Mira’s curly hair

Maryam Al Serkal and Rebeca Luciani

Mira’s hair is a riot of curls. Not what she wants at all. She would like straight hair just like her mother. But appearances are not always as they seem. When the rain comes down, Mira has a real surprise.

Tiger Lily

Gwen Millward

When things get spilt or broken, or even eaten, it is clear that naughty Tiger did it. Lily declares it is so, and also tells us that Tiger is not sorry. But some things do require punishment. So they run away to be wild. At first, it is exciting, but what happens when it is dark and cold? Sometimes you can be too wild.

Emmett and Caleb

Karen Hottois and Delphine Renon

Emmett and Caleb are friends. This does not mean they always like the same things, and sometimes this can cause a bit of friction. But for friends, there is always a way through difficulties - an invisible poem perhaps, with all the right words.

Me and Mrs Moon

Helen Bate

Mrs Moon looks after Maise and Dylan after school while both sets of parents are still at work. But what happens when Mrs Moon's behaviour becomes unusual?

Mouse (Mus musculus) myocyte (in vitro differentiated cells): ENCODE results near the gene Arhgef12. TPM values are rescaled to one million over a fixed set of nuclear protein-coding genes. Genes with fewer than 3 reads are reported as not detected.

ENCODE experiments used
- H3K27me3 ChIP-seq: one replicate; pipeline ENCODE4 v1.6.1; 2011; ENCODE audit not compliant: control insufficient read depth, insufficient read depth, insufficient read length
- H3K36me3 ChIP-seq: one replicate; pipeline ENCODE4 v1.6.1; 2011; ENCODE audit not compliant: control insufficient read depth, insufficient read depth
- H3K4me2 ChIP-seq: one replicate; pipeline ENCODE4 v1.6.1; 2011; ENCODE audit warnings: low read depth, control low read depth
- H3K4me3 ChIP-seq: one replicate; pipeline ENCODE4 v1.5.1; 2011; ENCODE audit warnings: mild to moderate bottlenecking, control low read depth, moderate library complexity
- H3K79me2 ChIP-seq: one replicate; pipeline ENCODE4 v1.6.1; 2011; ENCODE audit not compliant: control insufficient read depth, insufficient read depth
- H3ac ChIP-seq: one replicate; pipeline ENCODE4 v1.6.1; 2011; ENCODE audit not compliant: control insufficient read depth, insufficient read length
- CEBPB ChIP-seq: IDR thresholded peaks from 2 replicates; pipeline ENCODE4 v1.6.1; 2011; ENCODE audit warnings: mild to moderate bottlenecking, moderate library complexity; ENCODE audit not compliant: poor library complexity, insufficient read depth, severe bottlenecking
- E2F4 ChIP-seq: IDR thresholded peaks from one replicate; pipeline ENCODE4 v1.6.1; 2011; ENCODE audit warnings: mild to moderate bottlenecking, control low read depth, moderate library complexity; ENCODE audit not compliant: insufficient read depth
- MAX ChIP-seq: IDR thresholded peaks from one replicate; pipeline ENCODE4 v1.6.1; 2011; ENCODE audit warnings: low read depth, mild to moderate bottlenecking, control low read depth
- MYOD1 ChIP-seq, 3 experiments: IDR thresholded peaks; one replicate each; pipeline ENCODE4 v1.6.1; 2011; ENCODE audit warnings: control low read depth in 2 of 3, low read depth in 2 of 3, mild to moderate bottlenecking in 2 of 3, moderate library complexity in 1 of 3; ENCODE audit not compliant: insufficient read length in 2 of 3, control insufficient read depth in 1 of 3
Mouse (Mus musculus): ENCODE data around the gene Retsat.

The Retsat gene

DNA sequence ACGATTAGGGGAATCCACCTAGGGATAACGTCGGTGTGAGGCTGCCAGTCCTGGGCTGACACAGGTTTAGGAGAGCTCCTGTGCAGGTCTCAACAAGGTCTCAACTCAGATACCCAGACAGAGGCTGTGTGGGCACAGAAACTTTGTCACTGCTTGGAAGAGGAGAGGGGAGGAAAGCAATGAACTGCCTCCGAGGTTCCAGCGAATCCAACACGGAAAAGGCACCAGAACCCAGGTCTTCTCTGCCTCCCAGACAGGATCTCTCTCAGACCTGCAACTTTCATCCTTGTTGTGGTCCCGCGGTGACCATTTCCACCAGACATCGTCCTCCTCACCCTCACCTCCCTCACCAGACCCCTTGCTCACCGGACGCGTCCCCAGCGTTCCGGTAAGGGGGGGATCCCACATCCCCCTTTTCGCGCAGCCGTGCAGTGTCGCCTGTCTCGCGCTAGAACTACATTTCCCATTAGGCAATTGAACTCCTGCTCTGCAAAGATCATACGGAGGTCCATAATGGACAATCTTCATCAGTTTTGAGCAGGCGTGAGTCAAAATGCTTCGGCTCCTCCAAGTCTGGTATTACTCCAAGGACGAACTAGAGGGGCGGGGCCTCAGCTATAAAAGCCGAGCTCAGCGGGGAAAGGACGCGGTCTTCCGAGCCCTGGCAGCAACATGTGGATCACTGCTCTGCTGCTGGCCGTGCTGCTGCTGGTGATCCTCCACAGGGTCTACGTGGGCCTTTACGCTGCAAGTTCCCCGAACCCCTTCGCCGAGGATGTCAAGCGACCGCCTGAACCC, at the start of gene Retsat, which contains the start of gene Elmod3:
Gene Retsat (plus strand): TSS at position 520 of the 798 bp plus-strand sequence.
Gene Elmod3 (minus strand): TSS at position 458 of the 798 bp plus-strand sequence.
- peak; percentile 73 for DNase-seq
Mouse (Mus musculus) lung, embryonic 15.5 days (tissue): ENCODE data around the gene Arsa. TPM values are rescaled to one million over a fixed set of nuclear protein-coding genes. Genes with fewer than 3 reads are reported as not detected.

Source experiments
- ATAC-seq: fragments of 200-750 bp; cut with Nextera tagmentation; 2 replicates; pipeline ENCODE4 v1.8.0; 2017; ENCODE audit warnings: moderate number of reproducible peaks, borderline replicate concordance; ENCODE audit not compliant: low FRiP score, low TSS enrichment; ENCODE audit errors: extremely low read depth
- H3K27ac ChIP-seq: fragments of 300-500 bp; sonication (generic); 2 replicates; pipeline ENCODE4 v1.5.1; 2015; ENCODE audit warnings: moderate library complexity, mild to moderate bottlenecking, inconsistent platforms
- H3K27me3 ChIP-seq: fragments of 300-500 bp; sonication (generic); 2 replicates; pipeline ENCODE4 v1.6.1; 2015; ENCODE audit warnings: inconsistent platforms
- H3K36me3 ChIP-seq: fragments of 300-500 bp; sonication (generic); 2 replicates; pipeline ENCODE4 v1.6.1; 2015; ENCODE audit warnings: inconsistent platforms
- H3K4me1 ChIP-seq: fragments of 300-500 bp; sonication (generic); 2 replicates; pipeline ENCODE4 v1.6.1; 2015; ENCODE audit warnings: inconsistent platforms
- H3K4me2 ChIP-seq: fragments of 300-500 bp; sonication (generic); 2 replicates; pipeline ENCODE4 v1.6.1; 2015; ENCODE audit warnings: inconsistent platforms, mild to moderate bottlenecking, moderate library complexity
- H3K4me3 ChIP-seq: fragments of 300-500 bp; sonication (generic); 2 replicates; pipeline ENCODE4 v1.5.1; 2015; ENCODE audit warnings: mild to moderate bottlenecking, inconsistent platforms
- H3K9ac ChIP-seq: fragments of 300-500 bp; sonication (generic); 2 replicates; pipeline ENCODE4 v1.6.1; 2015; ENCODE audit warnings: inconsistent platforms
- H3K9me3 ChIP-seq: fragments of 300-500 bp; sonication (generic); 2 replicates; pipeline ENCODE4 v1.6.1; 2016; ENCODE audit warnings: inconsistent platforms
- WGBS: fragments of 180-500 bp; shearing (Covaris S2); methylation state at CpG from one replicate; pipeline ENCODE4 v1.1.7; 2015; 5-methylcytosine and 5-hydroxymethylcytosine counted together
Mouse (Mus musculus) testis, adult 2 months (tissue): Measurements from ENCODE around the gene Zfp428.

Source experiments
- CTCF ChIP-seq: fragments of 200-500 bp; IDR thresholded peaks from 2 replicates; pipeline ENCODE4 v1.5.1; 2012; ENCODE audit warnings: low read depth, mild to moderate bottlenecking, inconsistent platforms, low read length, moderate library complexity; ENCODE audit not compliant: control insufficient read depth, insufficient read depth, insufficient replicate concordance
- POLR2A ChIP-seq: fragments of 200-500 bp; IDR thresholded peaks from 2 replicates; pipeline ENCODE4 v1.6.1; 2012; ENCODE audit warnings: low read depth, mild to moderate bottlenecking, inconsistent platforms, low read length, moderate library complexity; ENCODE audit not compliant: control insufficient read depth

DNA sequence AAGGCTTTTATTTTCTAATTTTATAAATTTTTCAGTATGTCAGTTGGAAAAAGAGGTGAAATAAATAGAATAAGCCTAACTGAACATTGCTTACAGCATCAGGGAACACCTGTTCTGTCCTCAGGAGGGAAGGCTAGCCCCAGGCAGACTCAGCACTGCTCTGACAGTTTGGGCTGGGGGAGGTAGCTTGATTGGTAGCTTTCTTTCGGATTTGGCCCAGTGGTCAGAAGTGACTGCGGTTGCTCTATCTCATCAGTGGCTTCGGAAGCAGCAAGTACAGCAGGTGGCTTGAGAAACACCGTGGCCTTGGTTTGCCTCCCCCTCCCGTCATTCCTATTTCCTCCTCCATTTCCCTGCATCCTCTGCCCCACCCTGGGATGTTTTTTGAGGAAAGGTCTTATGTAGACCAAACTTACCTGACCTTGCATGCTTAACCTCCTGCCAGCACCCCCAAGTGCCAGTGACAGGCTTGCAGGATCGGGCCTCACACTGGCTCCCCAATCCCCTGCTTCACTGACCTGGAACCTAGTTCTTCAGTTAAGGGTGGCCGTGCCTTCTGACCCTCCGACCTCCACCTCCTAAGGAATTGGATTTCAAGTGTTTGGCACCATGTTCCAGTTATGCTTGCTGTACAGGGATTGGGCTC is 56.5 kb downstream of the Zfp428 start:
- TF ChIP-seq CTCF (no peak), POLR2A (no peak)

Veronica Twitch the Fabulous Witch

Erica-Jane Waters

The three witches who run Twitch magazine are highly excited, as Double Bubble, the most popular of girl bands, will play at their festival. However, these plans all collapse when the girl band is kidnapped...

Invisible Jerry

Adam Wallace, illus. Giuseppe Poli

Jerry feels left out at school and is befriended by Molly. What he learns from their relationship encourages him to befriend Paul.

The Secret Life of a Tiger

Przemystaw Wechterowicz, Illus. Emilia Dziubak

In this tale, Tiger seeks to convince us that what we may know of his behaviour is not the whole truth.

The perfect sofa

Fifi Kuo

The Perfect Sofa tells the heart-warming tale of two friends, Panda and Penguin, who decide that their old sofa is no longer good enough and that a new one is due along with the adventure they go on to find it.

Grobblechops

Elizabeth Laird, illus. Jenny Lucande

The story starts with Amir not wanting to go to bed because he is working himself up into a state: ‘there might be a monster’. His imagination runs riot: ‘he might have huge teeth and growl like a lion. He might try to eat me.’

The wall in the middle of the book

Jon Agee